2. Characterize the physio-chemical properties of the experimental reach by collecting ancillary data such as reach width and depth, temperature, pH and dissolved oxygen.
      1. Perform measurements that cannot be made with the use of an environmental probe (e.g. width and depth), the day before or immediately after the experiment in order to minimize any benthic or chemical disturbance within the stream channel. Divide the experimental reach in equidistant transects (e.g. every 10 m) where width and at least 3 depth measurements can be assessed (e.g. right bank, thalweg, and left bank). These data are valuable to connect the physical properties of a stream to biogeochemical measurements and if the researchers are also interested in calculating nutrient uptake kinetics and parameters6.

2. Preparation for Experiment

  1. Determine the mass (kg) of solute required for manipulation using the outlined equations below.
    Note: The example below applies to a nitrate-based experiment with NO3- in the form of sodium nitrate (NaNO3) and assumes a targeted increase of 3x above background (equations are based on those of Kilpatrick and Cobb12). In this example the following assumptions have been made with respect to background conditions: discharge = 10 L/sec; [Cl] = 10 mg/L; [NO3-] = 50 µg N/L. Due to variation among experiments, adjust required input data.
    1. Calculate the Targeted increase (Equation 1):
      Targeted [NO3- μg N/L] increase = expected background [NO3- μg N/L] * targeted increase
      150 μg N/L = 50 μg N/L * 3
    2. Calculate the total atomic mass flux (Equation 2):
      Total atomic mass flux (NO3- μg N) = 30 min * 60 sec * Q(L/sec) * targeted [NO3- μg N/L] increase
      Where 30 minutes is the assumed duration of solute peak12 and Q is discharge
      2 700 000 μg N = 30 min * 60 sec * 10 L/s * 150 μg N/L
    3. Calculate the total molecular mass flux (Equation 3):
      Total molecular mass flux (NO3- μg N) = total atomic mass flux (NO3- μg N)/atomic mass (14) * molecular weight (85)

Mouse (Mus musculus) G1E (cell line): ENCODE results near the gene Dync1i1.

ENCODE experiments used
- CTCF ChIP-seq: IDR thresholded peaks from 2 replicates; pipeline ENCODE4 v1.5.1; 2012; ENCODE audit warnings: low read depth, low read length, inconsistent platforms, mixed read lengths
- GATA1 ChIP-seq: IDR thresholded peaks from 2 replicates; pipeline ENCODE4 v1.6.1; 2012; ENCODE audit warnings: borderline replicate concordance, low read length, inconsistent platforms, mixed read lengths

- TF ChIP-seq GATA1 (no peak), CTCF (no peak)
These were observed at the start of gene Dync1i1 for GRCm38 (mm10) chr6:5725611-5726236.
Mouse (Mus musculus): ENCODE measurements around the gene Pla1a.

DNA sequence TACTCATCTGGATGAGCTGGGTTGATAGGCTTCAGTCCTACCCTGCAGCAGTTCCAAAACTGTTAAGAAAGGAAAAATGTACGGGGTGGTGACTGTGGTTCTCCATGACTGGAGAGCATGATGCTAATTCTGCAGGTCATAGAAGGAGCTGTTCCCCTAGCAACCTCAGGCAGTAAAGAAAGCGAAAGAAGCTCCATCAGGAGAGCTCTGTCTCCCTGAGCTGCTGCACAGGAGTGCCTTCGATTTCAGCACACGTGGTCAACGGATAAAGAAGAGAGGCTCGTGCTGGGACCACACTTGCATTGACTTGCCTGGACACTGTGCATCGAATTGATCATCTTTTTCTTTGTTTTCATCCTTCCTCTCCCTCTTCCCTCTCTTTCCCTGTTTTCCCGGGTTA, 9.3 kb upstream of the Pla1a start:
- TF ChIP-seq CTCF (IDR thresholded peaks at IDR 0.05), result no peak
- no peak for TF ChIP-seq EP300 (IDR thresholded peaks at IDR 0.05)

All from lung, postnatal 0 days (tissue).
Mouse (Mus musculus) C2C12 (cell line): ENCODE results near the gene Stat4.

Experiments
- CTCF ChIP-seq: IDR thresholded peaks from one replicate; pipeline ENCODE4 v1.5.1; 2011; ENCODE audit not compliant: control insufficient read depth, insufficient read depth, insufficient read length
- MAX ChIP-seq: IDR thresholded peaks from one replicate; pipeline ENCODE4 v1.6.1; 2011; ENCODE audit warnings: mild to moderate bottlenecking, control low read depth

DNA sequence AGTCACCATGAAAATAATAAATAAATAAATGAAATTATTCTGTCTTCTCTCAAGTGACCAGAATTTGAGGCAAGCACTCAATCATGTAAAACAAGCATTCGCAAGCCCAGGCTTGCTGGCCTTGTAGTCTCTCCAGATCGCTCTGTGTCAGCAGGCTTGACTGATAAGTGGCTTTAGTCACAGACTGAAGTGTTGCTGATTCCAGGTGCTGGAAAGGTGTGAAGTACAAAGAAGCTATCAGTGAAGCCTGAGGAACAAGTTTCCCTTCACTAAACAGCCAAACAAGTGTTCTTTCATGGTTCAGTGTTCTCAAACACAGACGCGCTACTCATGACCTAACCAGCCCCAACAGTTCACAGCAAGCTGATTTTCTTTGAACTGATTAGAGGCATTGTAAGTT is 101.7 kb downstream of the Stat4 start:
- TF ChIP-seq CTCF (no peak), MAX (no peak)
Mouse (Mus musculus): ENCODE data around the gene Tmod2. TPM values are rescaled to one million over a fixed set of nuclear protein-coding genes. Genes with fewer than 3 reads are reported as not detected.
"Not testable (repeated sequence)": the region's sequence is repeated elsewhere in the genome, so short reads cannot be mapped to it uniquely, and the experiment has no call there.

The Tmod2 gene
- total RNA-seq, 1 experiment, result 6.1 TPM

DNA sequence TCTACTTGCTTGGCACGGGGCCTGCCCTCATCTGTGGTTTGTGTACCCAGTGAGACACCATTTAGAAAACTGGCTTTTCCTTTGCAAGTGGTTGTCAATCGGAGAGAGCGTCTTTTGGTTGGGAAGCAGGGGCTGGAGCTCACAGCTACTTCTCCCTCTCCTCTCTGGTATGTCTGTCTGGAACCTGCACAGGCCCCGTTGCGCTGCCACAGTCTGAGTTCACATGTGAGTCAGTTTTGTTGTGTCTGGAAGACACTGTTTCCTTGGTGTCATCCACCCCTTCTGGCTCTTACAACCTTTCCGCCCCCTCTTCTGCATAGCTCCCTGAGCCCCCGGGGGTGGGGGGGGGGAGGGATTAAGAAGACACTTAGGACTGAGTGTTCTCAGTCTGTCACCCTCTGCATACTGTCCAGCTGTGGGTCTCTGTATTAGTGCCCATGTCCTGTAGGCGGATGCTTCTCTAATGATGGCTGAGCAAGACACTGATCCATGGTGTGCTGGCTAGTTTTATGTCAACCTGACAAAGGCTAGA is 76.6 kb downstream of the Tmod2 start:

Where atomic mass refers to N and molecular weight refers to NaNO3.
      16,392,857.14 μg N = 2,700,000 μg N/(14 * 85) 
    4. Calculate the mass to add (Equation 4):
      Mass to add (g) = total molecular mass flux (NO3- μg N)/1,000,000 g/μg
      16.39 g NaNO3 = 16,392,857.14 μg N/1,000,000 g/μg
      Note: Follow the above calculations for any other solutes including the conservative tracer (e.g. sodium chloride). Make sure to adjust the atomic and molecular masses for the solute of interest.
  2. Prepare all solutes one day prior to field experiments. Weigh out enough solutes to raise the ambient concentration of both the biological tracer and the conservative tracer three times (or desired amount) above background. It is important that the quantity of added solutes causes a measureable change above background concentration that is sufficient to create a wide dynamic range in added nutrient concentration.
    1. Weigh solutes using analytical scales and subsequently store in clean acid-washed high-density polyethylene bottles with appropriate labels. Examples of biological tracers include: NO3-: sodium nitrate (NaNO3); NH4+: ammonium chloride (NH4Cl); PO4-3: potassium phosphate (K2HPO4). However, the choice of biological tracer will be a function of the biogeochemical question being asked. Options for conservative tracers include sodium chloride (NaCl) and sodium bromide (NaBr).
  3. Collect remaining materials: field book, labeling tape and pen, field measuring tape, cooler, conductivity meter, ~ 20 L bucket and large stirring rod (e.g. beer paddle, rebar, large stick), approximately 50 clean and acid-washed 125 ml high-density polyethylene bottles. Label the 125 ml bottles #1-50.
    Note: Less than 50 samples can be taken per experiment and background samples are included in the 50 total bottles.